Posts Tagged: Awl Music

Shabazz Palaces, "#CAKE"

Here is Shabazz Palaces with its first full video from Lese Majesty. The group, like this song, is all sharp edges and extreme angles—the album's tracks often don't take shape until halfway through, which is exhilarating and disorienting. In "#CAKE," Catherine Harris-White shows up about a minute and half in, starts to give us something we can hold on to, then recedes into the chaotic background again.


The 10 Best Music Videos Of 2012 That Are Not Gangnam Style

• Justice—"New Lands"

A summary of the rules of the futuresport played in Justice's video for "New Lands":

Play begins when batter hits the neutron ball fired at him by the cannon-pitcher. A successful hit finds its way into the possession of the roller-lacrosse attackman, who skates around the banked circumference track while avoiding the opposing team's motocross defensemen and safeties armed with warhammers. The attackman passes the ball to the wide receiver, who runs downfield toward the end zone. A touchdown is worth 12 points, except when it's worth 8 points.

This list of the 10 best music videos of 2012 are in no particular order, but they [...]


The First Video That Meant Something To Me: The Birthday Party's "Nick the Stripper"

Part of a series for the new Awl Music app.

MTV didn't come to southern California when it came to the rest of the country, because southern California got cable television later than everybody else. I forget exactly why this was, but there's a story to it: something about networks not liking cable, I think, and being able to flex their muscles a little harder in their natural environment. I'm not sure exactly. Like most southern California kids, anyway, I first encountered music video on shows that resembled American Bandstand. DJs from local radio would host a room full of dancers while videos played.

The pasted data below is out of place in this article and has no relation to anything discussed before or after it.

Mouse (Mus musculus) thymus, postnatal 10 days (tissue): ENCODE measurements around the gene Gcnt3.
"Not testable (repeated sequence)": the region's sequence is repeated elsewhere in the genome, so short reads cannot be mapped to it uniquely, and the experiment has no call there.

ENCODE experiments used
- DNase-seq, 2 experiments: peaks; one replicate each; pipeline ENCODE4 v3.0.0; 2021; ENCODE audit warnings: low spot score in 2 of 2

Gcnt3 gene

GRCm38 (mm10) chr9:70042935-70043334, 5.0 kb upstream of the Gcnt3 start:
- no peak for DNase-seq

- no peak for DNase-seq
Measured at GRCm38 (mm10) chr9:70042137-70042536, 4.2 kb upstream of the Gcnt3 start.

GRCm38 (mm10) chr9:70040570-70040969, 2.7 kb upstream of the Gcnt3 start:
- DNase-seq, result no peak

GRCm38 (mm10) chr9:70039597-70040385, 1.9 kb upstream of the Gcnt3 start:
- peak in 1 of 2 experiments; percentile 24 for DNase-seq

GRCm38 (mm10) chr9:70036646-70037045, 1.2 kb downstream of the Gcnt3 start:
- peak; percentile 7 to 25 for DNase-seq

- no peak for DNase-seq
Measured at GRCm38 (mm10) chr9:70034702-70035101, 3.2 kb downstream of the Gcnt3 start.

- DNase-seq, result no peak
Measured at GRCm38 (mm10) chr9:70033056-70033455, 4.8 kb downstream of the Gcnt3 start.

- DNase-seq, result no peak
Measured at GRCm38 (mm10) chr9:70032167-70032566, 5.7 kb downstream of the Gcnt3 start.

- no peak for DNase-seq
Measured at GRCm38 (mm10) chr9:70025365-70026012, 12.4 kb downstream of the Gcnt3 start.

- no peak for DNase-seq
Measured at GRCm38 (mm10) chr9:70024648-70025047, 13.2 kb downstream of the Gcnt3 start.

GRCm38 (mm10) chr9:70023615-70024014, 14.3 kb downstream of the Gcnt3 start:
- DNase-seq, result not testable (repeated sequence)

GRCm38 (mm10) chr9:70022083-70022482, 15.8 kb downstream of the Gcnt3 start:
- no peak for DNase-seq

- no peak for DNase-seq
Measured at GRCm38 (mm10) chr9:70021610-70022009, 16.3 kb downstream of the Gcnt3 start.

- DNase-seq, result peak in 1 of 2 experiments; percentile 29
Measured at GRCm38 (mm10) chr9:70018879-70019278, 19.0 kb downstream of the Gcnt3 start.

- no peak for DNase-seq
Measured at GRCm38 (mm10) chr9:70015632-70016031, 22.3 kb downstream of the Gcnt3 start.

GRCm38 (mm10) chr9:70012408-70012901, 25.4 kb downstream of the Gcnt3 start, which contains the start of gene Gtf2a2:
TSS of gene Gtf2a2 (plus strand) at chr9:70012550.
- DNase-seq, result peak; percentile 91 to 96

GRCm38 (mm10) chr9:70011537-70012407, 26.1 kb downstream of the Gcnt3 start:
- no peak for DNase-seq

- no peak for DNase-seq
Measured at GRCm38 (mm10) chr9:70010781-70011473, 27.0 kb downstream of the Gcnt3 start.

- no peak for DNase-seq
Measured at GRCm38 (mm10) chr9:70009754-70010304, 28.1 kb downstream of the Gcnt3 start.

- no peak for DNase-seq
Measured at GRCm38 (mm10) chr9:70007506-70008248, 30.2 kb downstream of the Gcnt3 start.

My friends and I [...]


The First Video That Meant Something To Me: Seona Dancing's "Bitter Heart"

Part of a series for the new Awl Music app.

For me it was "Bitter Heart" by Seona Dancing, feat. a slender, Bowiefied Ricky Gervais singing the lead vocal ca. 1984. Such a shock he was really quite lovely in that dandified way boys had about them in those long-ago days. I, then a callow goth, was partial to this exact varietal, and should certainly have been setting my turban at M. Gervais had the opportunity presented itself. At the Batcave in London or at the Camden Palace I accidentally went in the men's room once to find the most ravishing sight, some fifteen boys crowded along a [...]


The First Video That Meant Something To Me: The World's Famous Supreme Team's "Hey D.J."

The first in a series for the new Awl Music app.

I could have chosen David Bowie's "Ashes to Ashes," because it was the first video I ever saw when staying with my family at my grandmother's house in Kent. (It was late 1980, if my calculations are correct.) I watched an entire cricket match because I thought videos only existed in England (by deduction) and that if I waited around, the video might show up again. "Hey D.J." was more important, though, because it gave me an idea, though vague.

I was a senior in high school when I saw "Hey D.J." in 1984. The clip [...]


"Gossip": A Music Video Playlist by Emily Gould

Starting today on Awl Music: "Gossip," a playlist by Emily Gould, that'll be unrolled throughout the week. (You can follow along on Tumblr and Twitter too for when new videos go up, if you like.)